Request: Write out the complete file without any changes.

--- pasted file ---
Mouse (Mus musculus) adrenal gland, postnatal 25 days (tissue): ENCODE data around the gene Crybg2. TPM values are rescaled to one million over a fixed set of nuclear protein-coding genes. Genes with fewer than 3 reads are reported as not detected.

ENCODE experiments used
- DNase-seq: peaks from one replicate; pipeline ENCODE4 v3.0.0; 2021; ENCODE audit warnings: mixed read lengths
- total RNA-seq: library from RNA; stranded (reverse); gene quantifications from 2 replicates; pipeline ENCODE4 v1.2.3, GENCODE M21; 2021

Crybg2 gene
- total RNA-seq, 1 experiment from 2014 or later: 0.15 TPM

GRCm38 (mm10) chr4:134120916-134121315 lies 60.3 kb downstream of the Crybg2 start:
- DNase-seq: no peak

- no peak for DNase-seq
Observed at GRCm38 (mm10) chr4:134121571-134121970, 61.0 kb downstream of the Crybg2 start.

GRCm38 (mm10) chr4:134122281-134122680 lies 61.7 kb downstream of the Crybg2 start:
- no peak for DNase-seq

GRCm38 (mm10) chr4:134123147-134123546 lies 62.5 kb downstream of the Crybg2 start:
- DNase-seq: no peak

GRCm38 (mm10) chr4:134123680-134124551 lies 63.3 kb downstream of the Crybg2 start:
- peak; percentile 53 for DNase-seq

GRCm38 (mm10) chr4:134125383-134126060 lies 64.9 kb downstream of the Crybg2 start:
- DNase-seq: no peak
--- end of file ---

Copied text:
Mouse (Mus musculus) adrenal gland, postnatal 25 days (tissue): ENCODE data around the gene Crybg2. TPM values are rescaled to one million over a fixed set of nuclear protein-coding genes. Genes with fewer than 3 reads are reported as not detected.

ENCODE experiments used
- DNase-seq: peaks from one replicate; pipeline ENCODE4 v3.0.0; 2021; ENCODE audit warnings: mixed read lengths
- total RNA-seq: library from RNA; stranded (reverse); gene quantifications from 2 replicates; pipeline ENCODE4 v1.2.3, GENCODE M21; 2021

Crybg2 gene
- total RNA-seq, 1 experiment from 2014 or later: 0.15 TPM

GRCm38 (mm10) chr4:134120916-134121315 lies 60.3 kb downstream of the Crybg2 start:
- DNase-seq: no peak

- no peak for DNase-seq
Observed at GRCm38 (mm10) chr4:134121571-134121970, 61.0 kb downstream of the Crybg2 start.

GRCm38 (mm10) chr4:134122281-134122680 lies 61.7 kb downstream of the Crybg2 start:
- no peak for DNase-seq

GRCm38 (mm10) chr4:134123147-134123546 lies 62.5 kb downstream of the Crybg2 start:
- DNase-seq: no peak

GRCm38 (mm10) chr4:134123680-134124551 lies 63.3 kb downstream of the Crybg2 start:
- peak; percentile 53 for DNase-seq

GRCm38 (mm10) chr4:134125383-134126060 lies 64.9 kb downstream of the Crybg2 start:
- DNase-seq: no peak